Georgia claims that publishing its laws for free online is ‘terrorism’

Georgia claims that publishing its laws for free online is ‘terrorism’

I get that elected officials hate transparency. If nothing else, it just creates more work for them. But to equate it to terrorism? C’mon son.


Government officials have threatened “rogue archivist” Carl Malamud with legal action many times for his efforts to make public government documents widely available for free, but the state of Georgia has set a new standard for fighting this ridiculous battle: It’s suing Malamud for infringing its copyright of state laws by — horrors — publishing them online.

The state’s lawsuit, filed last week in Atlanta federal court, accuses Malamud of piracy — and worse, of “a form of ‘terrorism.'” His offense: Through his website,, he provides members of the public access to a searchable and downloadable scan of the Official Code of Georgia Annotated — that is, the entire body of state law. The state wants a court order forcing Malamud to stop.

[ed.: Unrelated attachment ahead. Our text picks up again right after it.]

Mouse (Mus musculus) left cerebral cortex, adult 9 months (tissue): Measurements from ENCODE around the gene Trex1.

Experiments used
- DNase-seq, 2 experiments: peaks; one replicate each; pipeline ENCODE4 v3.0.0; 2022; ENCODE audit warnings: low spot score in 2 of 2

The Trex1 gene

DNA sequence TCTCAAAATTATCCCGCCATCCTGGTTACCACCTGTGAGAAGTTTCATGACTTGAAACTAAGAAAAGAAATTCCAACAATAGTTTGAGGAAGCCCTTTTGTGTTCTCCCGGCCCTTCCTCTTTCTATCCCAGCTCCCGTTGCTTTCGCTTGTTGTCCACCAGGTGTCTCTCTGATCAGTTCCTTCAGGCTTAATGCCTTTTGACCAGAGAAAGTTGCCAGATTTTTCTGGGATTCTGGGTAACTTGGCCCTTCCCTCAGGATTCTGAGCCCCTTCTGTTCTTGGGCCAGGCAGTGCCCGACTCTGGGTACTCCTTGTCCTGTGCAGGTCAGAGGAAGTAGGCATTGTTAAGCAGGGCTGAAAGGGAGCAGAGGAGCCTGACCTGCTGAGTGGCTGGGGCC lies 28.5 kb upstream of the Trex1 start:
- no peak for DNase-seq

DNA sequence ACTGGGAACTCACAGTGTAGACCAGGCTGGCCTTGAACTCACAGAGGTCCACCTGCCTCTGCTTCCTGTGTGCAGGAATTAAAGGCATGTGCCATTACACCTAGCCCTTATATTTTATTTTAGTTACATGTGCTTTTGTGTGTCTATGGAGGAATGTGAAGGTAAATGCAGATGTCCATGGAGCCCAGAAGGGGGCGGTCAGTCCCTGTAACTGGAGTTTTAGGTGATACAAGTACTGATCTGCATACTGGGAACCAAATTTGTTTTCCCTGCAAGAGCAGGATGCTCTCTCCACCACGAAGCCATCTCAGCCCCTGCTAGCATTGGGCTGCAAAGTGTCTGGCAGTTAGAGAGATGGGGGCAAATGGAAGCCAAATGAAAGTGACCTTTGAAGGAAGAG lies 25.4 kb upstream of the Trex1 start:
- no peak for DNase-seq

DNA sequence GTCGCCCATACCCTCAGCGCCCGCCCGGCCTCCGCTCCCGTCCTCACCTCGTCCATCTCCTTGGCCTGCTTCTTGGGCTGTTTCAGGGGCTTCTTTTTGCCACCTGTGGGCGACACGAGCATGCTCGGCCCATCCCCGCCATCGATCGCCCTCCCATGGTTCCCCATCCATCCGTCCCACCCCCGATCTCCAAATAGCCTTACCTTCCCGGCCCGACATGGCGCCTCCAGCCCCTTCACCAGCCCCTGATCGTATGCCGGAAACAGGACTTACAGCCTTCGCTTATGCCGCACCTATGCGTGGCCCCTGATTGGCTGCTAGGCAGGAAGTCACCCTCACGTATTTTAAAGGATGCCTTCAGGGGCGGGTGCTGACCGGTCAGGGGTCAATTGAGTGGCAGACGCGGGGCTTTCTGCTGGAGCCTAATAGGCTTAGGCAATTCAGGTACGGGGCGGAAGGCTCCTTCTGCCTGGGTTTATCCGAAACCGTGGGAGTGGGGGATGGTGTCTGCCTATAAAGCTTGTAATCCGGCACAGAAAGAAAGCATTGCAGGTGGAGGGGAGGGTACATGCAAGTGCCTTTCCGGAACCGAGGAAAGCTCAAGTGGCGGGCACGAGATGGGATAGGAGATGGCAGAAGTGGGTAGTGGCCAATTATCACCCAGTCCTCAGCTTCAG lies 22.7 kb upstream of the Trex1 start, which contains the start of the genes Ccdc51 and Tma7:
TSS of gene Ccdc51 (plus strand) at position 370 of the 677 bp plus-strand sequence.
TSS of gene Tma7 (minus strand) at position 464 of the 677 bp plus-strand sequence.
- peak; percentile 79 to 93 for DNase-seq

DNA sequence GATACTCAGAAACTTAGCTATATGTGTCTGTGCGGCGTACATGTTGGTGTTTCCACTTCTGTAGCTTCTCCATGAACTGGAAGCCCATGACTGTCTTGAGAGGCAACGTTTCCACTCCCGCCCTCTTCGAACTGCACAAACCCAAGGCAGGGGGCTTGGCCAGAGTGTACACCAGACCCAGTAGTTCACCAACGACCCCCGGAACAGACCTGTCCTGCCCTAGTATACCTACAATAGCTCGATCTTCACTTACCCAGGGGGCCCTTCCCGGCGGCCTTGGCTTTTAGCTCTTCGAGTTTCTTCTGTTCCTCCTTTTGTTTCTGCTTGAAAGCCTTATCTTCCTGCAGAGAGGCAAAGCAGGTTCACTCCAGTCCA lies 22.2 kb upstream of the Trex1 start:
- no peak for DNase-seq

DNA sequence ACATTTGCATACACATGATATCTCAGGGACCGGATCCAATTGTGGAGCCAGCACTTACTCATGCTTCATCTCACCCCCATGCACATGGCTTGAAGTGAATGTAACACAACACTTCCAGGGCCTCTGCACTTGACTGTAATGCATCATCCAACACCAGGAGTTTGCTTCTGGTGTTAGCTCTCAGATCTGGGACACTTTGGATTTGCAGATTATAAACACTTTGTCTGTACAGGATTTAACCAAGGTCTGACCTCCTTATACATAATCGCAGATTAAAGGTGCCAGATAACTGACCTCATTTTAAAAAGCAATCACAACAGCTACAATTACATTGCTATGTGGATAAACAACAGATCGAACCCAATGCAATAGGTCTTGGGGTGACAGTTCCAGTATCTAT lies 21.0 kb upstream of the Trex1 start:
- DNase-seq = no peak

Georgia and Malamud have been waging this battle for a couple of years, or ever since Malamud sent thumb drives bearing the scans to the speaker of the state House of Representatives in 2013. A cease-and-desist order, which Malamud rebuffed, came virtually by return mail.

I get that there is a legal question here, and I’ll let the lawyers sort that out.  My question is this…why isn’t all this available for free online as it is?

Share this!

Enjoy reading? Share it with your friends!